The prevailing belief is that none of the three is far and away better than the other as a professional prospect, making it more likely than not that the top player selected will have a lot more to do with which team ultimately lands the pick, more so than the player themselves.

This class also seems to be brimming with promising athletic point guards, which unlike last year’s draft, could provide a lot of options for teams still trying to find that impact point guard.

There also looks to be 27 players in the projected top 100 that are 6’10 or bigger, eight of which project in the top 30. To put that into perspective, there were 11 players 6’10 or bigger drafted in the first round of the 2017 NBA Draft, and 17 total in the 60 2017 NBA Draft selections.

As we get into the 2018 calendar year, we’ll start to do deeper dives into the tiers of players and their possible NBA strengths and weakness.

So, with all of that in mind, here is the second 2018 first-round NBA Mock Draft.

Here are some of the pick swaps and how they landed where they are currently projected:

The Philadelphia 76ers are owed the LA Lakers 2018 Draft pick, unprotected, as a result of the 2012 Steve Nash trade with the Suns. The Suns traded that pick to the 76ers as part of the Michael Carter-Williams three-team trade with the Milwaukee in 2015.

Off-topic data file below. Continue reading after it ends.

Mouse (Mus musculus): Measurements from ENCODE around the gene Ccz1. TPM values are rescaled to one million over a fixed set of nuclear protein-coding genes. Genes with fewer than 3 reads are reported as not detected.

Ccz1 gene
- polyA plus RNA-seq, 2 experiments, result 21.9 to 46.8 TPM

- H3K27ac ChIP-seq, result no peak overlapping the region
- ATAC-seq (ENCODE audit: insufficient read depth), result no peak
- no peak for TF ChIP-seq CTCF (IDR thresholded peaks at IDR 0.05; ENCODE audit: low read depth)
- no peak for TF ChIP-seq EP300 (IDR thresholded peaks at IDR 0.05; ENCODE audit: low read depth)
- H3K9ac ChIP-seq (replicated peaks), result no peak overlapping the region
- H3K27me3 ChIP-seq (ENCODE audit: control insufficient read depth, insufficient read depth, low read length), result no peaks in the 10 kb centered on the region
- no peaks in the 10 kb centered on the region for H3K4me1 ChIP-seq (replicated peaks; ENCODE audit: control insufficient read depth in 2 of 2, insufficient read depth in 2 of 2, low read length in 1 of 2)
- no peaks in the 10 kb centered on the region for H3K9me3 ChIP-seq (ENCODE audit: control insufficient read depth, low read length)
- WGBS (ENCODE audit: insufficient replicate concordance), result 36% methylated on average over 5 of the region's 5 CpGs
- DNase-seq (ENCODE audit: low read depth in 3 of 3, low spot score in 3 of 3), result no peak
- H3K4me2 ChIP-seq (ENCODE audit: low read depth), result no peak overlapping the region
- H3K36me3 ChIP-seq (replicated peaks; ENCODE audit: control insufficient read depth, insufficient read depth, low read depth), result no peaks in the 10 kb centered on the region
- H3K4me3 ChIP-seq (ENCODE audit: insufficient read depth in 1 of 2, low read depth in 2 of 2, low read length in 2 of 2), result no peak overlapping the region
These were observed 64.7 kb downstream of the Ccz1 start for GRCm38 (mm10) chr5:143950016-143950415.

The Cleveland Cavaliers are owed the Brooklyn Nets first-round pick as a result of the Kyrie Irving trade this past summer.

The Minnesota Timberwolves are owed the Oklahoma City Thunder’s first-round pick as part of the Ricky Rubio trade this summer. The pick is lottery protected and based on the current standings would not convey.

The Phoenix Suns are owed the Miami HEAT’s first-round pick as part of the Goran Dragic trade in 2015, it is top-seven protected and would convey to Phoenix based on the current standings.

The Atlanta Hawks are owed the Minnesota Timberwolves first round pick as part of the Adreian Payne trade in 2015. The pick is lottery protected and based on the current standings would convey.

The Phoenix Suns are owed the Milwaukee Bucks first-round pick as part of the Eric Bledsoe trade. The pick only conveys if the Bucks pick lands between the 11th and 16th pick, which based on the standings today would not convey.

The Brooklyn Nets are owed the Toronto Raptors first round pick as part of the DeMarre Carroll salary dump trade this past summer. The pick is lottery protected and based on the current standings would convey.

The Atlanta Hawks are owed the Houston Rockets first round pick as part of a three-team deal with the LA Clippers and Denver Nuggets involving Danilo Gallinari and taking back Jamal Crawford and Diamond Stone. The pick is top-three protected and based on the current standings would convey.

Check out the Basketball Insiders’ Top 100 NBA Draft Prospects http://www.basketballinsiders.com/top-100-nba-draft-prospects/